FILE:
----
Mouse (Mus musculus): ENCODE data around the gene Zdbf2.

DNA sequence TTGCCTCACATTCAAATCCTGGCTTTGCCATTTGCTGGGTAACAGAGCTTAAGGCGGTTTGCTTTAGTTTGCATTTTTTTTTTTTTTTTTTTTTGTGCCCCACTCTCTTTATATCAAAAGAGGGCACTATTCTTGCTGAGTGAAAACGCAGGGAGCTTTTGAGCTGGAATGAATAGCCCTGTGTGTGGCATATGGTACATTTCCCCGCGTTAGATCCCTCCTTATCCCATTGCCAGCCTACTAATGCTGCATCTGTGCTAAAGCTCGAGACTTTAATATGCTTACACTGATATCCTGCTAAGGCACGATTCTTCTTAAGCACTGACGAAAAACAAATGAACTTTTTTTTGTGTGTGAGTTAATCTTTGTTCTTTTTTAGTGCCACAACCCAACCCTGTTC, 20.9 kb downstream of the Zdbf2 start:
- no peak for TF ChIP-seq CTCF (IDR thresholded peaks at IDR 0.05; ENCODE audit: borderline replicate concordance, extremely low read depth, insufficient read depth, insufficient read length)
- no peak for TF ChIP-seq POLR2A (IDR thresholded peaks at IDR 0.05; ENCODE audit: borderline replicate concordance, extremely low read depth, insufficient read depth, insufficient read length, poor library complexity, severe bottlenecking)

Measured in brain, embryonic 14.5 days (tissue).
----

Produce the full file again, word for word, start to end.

Mouse (Mus musculus): ENCODE data around the gene Zdbf2.

DNA sequence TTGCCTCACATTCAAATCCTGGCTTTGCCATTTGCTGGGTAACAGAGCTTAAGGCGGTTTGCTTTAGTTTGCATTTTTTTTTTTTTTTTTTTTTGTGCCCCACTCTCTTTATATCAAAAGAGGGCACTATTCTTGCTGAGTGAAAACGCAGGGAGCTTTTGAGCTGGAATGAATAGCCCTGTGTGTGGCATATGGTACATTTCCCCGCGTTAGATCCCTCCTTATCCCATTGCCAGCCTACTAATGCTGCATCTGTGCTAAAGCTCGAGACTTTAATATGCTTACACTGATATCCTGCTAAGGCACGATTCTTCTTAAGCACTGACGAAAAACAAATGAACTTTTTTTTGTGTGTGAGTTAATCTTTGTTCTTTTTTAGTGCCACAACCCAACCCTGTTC, 20.9 kb downstream of the Zdbf2 start:
- no peak for TF ChIP-seq CTCF (IDR thresholded peaks at IDR 0.05; ENCODE audit: borderline replicate concordance, extremely low read depth, insufficient read depth, insufficient read length)
- no peak for TF ChIP-seq POLR2A (IDR thresholded peaks at IDR 0.05; ENCODE audit: borderline replicate concordance, extremely low read depth, insufficient read depth, insufficient read length, poor library complexity, severe bottlenecking)

Measured in brain, embryonic 14.5 days (tissue).